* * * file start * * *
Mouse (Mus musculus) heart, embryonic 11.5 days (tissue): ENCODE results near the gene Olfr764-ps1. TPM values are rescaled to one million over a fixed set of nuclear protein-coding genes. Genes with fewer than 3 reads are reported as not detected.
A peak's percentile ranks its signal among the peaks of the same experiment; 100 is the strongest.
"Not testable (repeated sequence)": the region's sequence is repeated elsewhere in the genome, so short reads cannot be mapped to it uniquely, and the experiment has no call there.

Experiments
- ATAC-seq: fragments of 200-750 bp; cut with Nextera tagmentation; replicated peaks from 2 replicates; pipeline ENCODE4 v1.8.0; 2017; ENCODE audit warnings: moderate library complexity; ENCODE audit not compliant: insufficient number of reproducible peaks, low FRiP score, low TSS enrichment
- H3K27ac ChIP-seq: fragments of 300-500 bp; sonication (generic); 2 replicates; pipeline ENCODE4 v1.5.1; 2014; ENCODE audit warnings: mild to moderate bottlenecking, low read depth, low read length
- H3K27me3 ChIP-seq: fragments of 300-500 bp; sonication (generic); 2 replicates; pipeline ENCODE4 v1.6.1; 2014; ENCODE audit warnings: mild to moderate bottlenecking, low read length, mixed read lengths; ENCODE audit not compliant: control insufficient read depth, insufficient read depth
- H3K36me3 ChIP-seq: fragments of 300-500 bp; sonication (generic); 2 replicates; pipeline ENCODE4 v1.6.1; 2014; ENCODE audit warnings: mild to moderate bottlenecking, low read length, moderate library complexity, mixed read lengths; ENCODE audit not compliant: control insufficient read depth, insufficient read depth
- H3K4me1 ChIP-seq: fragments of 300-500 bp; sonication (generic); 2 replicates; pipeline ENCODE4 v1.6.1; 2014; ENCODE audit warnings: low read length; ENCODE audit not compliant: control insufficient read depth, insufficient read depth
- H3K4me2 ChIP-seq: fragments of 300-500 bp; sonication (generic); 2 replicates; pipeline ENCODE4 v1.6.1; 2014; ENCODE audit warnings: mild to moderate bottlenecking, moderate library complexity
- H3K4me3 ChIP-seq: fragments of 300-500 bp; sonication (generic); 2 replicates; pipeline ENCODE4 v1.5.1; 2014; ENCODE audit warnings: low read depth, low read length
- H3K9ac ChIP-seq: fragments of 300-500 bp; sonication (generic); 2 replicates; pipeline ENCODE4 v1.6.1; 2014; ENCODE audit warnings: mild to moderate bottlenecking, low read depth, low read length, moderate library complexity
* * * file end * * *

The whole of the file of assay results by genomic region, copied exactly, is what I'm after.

Mouse (Mus musculus) heart, embryonic 11.5 days (tissue): ENCODE results near the gene Olfr764-ps1. TPM values are rescaled to one million over a fixed set of nuclear protein-coding genes. Genes with fewer than 3 reads are reported as not detected.
A peak's percentile ranks its signal among the peaks of the same experiment; 100 is the strongest.
"Not testable (repeated sequence)": the region's sequence is repeated elsewhere in the genome, so short reads cannot be mapped to it uniquely, and the experiment has no call there.

Experiments
- ATAC-seq: fragments of 200-750 bp; cut with Nextera tagmentation; replicated peaks from 2 replicates; pipeline ENCODE4 v1.8.0; 2017; ENCODE audit warnings: moderate library complexity; ENCODE audit not compliant: insufficient number of reproducible peaks, low FRiP score, low TSS enrichment
- H3K27ac ChIP-seq: fragments of 300-500 bp; sonication (generic); 2 replicates; pipeline ENCODE4 v1.5.1; 2014; ENCODE audit warnings: mild to moderate bottlenecking, low read depth, low read length
- H3K27me3 ChIP-seq: fragments of 300-500 bp; sonication (generic); 2 replicates; pipeline ENCODE4 v1.6.1; 2014; ENCODE audit warnings: mild to moderate bottlenecking, low read length, mixed read lengths; ENCODE audit not compliant: control insufficient read depth, insufficient read depth
- H3K36me3 ChIP-seq: fragments of 300-500 bp; sonication (generic); 2 replicates; pipeline ENCODE4 v1.6.1; 2014; ENCODE audit warnings: mild to moderate bottlenecking, low read length, moderate library complexity, mixed read lengths; ENCODE audit not compliant: control insufficient read depth, insufficient read depth
- H3K4me1 ChIP-seq: fragments of 300-500 bp; sonication (generic); 2 replicates; pipeline ENCODE4 v1.6.1; 2014; ENCODE audit warnings: low read length; ENCODE audit not compliant: control insufficient read depth, insufficient read depth
- H3K4me2 ChIP-seq: fragments of 300-500 bp; sonication (generic); 2 replicates; pipeline ENCODE4 v1.6.1; 2014; ENCODE audit warnings: mild to moderate bottlenecking, moderate library complexity
- H3K4me3 ChIP-seq: fragments of 300-500 bp; sonication (generic); 2 replicates; pipeline ENCODE4 v1.5.1; 2014; ENCODE audit warnings: low read depth, low read length
- H3K9ac ChIP-seq: fragments of 300-500 bp; sonication (generic); 2 replicates; pipeline ENCODE4 v1.6.1; 2014; ENCODE audit warnings: mild to moderate bottlenecking, low read depth, low read length, moderate library complexity